But there are ways that we can bring the student and the author together that will enhance that mind-to-mind connection. Part of preparing a lesson is determining how to present the resource in a way that will help your student form a meaningful relation. 

One aspect to consider is the length of a passage to be read. We can sabotage a student’s attempts at forming a relation if we read too long of a passage. A beginning narrator will struggle with recalling and retelling a long passage and may give up and check out mentally. So a good practice when you are going over the material and preparing a lesson is to determine how much you’re going to read before pausing for a narration. You know your student better than anyone else, so adjust the readings to fit your student. We’ve talked in previous posts about adjusting the length of the reading, so I won’t go into it again today.

Another way you can smooth the way for your student is to use pictures or maps or diagrams to help him get an accurate image in his mind’s eye. The PNEU Teacher’s Handbook says, “Good pictures are useful, e.g., photographs of the places mentioned or pictures of objects that may be unfamiliar such as yokes and wineskins [in Bible lessons]” (The PNEU School Teacher’s Handbook: Forms I & II, p. 9). Some concepts can readily be imagined from a description, but other concepts will be clearer if you show a picture.

Then also determine if there are any concepts that you may need to summarize, explain, or enlarge. You know from last time’s episode that this type of oral teaching should be done occasionally. Be careful not to overdo it, but be open to the possibility that your student might benefit from a brief comment or two sometimes.

Those are the types of things that I mean by “How are you going to present this lesson?”: How are you going to portion out the readings? Would any pictures, maps, or illustrations help? and Do you need to briefly summarize, explain, or enlarge anything?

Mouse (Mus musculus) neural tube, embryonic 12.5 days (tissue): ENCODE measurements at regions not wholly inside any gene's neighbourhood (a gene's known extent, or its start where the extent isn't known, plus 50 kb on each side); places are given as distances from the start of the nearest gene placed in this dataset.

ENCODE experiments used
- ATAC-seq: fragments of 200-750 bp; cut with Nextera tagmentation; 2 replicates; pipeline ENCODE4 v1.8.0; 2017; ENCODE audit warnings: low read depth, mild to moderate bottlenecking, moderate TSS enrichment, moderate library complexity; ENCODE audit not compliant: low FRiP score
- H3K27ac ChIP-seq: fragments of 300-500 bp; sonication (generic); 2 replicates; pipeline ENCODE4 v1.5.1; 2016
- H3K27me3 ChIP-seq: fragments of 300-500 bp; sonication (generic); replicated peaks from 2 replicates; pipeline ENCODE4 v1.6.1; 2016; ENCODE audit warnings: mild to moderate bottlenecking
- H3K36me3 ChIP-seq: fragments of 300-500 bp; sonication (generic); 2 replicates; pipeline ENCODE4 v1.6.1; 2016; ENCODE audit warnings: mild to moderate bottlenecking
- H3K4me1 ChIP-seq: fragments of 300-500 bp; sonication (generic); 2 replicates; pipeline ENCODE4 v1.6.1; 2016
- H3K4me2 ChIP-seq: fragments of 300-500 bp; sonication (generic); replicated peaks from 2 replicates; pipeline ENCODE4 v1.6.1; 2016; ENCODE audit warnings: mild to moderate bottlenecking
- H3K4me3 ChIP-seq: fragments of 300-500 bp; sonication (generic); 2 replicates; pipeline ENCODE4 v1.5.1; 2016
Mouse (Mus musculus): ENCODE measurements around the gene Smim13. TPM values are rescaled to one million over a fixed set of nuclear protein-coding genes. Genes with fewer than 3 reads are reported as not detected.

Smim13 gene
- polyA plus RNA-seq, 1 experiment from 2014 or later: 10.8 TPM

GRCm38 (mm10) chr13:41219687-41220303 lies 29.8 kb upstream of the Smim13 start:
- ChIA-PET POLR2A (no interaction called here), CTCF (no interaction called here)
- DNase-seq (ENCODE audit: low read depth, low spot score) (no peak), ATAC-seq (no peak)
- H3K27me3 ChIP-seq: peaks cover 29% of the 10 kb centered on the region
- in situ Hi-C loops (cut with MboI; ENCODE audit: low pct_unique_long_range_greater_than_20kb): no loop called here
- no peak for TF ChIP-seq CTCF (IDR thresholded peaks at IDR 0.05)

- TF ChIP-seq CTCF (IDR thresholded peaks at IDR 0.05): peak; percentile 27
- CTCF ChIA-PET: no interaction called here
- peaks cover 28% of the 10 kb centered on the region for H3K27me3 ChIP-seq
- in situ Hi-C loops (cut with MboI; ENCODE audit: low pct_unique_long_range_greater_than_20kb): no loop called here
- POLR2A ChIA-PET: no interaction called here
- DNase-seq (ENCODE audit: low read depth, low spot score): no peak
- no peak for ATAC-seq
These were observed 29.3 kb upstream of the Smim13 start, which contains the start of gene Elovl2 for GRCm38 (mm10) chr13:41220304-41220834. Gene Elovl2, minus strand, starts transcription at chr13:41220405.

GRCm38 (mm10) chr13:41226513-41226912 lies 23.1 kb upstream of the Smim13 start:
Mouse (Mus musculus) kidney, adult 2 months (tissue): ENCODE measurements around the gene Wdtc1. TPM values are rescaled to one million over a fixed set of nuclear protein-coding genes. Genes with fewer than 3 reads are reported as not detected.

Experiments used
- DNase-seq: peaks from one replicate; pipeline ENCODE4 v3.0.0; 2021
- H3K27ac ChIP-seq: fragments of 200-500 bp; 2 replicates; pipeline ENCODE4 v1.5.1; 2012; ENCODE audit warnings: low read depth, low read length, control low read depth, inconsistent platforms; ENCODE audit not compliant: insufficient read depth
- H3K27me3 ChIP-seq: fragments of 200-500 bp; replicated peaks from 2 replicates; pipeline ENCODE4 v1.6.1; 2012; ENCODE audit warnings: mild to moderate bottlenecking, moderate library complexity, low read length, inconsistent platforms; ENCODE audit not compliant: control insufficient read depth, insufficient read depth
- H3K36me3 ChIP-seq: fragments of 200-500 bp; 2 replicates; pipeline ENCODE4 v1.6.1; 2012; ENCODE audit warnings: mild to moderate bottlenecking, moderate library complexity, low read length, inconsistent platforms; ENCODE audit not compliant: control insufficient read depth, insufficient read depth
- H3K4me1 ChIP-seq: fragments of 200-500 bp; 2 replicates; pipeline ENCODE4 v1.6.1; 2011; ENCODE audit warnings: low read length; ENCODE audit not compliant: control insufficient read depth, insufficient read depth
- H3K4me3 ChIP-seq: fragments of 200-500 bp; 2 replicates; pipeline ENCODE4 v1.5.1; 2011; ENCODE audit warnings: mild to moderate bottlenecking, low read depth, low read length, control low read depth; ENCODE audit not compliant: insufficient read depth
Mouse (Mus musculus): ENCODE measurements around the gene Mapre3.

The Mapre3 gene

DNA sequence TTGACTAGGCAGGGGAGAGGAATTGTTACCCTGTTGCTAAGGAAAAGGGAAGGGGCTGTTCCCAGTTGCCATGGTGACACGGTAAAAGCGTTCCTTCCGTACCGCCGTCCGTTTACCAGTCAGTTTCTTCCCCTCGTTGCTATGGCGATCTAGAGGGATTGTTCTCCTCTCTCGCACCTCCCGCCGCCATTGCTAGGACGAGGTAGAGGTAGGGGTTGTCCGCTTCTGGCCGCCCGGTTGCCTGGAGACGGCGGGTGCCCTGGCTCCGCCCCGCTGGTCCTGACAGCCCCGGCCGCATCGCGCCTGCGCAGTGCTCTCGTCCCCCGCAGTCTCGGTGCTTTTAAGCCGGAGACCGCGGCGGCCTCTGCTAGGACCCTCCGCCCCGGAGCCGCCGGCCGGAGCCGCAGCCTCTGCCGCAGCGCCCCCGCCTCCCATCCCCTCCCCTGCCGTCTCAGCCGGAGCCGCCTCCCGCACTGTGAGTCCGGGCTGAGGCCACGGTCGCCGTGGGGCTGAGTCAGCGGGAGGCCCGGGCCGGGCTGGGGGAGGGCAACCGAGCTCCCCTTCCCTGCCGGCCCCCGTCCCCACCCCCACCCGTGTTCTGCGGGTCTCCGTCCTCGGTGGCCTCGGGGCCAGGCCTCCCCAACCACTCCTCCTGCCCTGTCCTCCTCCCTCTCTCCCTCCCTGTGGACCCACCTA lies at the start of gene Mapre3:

How am I going to encourage my student to Relate to this lesson?

And this question is all about what you will do to hold your student accountable for paying full attention and giving best effort. Remember, Charlotte said that it is a great motivation to the student to know that he will be required to give a narration. 

So think about narration prompts. For each lesson, determine what kind of narration will work best? Perhaps the chapter or the music or the poem will lend itself well to drawing a picture or acting out the story or writing a diary entry or sketching and labeling a diagram. There are many ways to ask for a narration. Here’s a list of narration prompt ideas that will help you start thinking of possibilities so you can select narration prompts that will work well.

You can also determine whether you want to include a discussion question after the narration is done. Remember, a discussion question is more along the lines of asking the student’s opinion. You might ask, “What do you think will happen next?” or “Do you agree with the choice this person made? Why?” or something like that. You don’t have to include discussion questions, but some lessons might lend themselves well to those types of questions. So as you prepare, consider whether you want to include a discussion question and what it might be.

Then also keep an eye out for any significant dates that your student can enter into his Book of Centuries. That little exercise will help him form relations between different lessons he has studied. As he enters a new name, he will see all the other names he has already entered during that same time period, and he will be able to form his own connections.

The main thing to remember for this part of the preparation is to provide an opportunity for your student to form relations and to share what he has learned through narrating, through discussing, and through recording something in a personal notebook.